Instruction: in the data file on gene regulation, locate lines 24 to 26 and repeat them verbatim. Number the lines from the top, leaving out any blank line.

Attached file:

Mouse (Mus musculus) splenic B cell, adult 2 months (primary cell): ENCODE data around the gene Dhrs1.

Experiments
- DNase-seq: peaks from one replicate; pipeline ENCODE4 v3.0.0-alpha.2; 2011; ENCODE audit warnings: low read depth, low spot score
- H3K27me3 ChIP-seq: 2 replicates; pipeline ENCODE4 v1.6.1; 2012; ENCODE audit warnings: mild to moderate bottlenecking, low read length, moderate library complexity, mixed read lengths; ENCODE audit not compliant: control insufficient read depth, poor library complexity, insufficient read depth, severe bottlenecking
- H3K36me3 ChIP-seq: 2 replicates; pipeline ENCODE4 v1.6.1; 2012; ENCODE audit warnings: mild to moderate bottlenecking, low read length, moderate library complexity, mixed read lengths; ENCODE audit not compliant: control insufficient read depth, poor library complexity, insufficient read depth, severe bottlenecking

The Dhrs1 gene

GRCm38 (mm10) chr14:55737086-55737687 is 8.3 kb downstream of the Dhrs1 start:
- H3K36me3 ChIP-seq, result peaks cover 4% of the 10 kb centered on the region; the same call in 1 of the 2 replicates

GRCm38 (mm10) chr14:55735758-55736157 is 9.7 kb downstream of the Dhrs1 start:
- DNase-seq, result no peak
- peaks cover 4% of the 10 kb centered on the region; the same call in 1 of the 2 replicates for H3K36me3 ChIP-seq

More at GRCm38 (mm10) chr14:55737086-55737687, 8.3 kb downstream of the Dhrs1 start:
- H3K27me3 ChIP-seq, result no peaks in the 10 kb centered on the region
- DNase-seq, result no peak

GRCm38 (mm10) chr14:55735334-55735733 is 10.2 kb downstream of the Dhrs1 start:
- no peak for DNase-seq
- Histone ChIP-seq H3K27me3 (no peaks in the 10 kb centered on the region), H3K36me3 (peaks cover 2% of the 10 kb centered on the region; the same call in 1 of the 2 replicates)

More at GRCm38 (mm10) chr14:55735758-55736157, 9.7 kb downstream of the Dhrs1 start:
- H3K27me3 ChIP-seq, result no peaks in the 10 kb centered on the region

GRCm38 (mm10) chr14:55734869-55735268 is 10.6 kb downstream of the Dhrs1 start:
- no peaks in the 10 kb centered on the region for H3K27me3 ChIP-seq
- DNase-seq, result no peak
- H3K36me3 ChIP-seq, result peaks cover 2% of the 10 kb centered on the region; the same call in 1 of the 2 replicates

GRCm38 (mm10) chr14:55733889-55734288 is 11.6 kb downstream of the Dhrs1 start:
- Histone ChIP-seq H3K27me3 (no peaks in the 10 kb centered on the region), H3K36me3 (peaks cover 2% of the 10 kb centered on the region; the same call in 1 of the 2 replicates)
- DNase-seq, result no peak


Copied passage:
GRCm38 (mm10) chr14:55733889-55734288 is 11.6 kb downstream of the Dhrs1 start:
- Histone ChIP-seq H3K27me3 (no peaks in the 10 kb centered on the region), H3K36me3 (peaks cover 2% of the 10 kb centered on the region; the same call in 1 of the 2 replicates)
- DNase-seq, result no peak